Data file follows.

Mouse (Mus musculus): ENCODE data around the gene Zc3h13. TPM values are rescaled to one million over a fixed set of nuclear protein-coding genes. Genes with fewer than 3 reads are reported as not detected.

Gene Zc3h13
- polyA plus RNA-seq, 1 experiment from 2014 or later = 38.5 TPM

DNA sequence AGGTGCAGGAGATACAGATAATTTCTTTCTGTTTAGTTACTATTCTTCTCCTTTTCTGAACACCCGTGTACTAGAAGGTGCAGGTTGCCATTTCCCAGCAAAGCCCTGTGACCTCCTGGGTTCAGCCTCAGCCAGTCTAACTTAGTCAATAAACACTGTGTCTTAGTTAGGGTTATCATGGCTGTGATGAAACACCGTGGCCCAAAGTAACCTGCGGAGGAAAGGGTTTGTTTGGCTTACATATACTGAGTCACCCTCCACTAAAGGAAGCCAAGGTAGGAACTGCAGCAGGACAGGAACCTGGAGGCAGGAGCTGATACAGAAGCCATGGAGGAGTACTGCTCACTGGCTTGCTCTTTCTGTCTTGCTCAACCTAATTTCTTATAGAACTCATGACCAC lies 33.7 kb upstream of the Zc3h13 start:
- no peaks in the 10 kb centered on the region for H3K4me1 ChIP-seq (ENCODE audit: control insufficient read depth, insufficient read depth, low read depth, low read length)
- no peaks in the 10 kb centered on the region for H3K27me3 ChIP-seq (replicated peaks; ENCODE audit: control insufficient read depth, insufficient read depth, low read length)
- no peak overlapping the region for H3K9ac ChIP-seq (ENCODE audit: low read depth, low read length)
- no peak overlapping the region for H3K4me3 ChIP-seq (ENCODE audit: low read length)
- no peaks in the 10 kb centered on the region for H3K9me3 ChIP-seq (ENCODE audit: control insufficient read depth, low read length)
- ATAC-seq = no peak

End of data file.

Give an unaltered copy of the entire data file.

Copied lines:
Mouse (Mus musculus): ENCODE data around the gene Zc3h13. TPM values are rescaled to one million over a fixed set of nuclear protein-coding genes. Genes with fewer than 3 reads are reported as not detected.

Gene Zc3h13
- polyA plus RNA-seq, 1 experiment from 2014 or later = 38.5 TPM

DNA sequence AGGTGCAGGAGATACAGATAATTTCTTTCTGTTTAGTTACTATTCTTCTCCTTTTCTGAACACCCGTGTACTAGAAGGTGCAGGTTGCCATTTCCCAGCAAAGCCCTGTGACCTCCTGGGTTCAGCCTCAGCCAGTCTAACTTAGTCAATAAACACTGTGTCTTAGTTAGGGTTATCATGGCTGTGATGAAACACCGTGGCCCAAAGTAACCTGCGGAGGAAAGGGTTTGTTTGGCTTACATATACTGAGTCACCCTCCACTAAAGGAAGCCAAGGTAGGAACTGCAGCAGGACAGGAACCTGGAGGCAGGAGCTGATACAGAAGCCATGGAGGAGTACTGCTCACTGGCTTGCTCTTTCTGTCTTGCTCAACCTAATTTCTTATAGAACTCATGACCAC lies 33.7 kb upstream of the Zc3h13 start:
- no peaks in the 10 kb centered on the region for H3K4me1 ChIP-seq (ENCODE audit: control insufficient read depth, insufficient read depth, low read depth, low read length)
- no peaks in the 10 kb centered on the region for H3K27me3 ChIP-seq (replicated peaks; ENCODE audit: control insufficient read depth, insufficient read depth, low read length)
- no peak overlapping the region for H3K9ac ChIP-seq (ENCODE audit: low read depth, low read length)
- no peak overlapping the region for H3K4me3 ChIP-seq (ENCODE audit: low read length)
- no peaks in the 10 kb centered on the region for H3K9me3 ChIP-seq (ENCODE audit: control insufficient read depth, low read length)
- ATAC-seq = no peak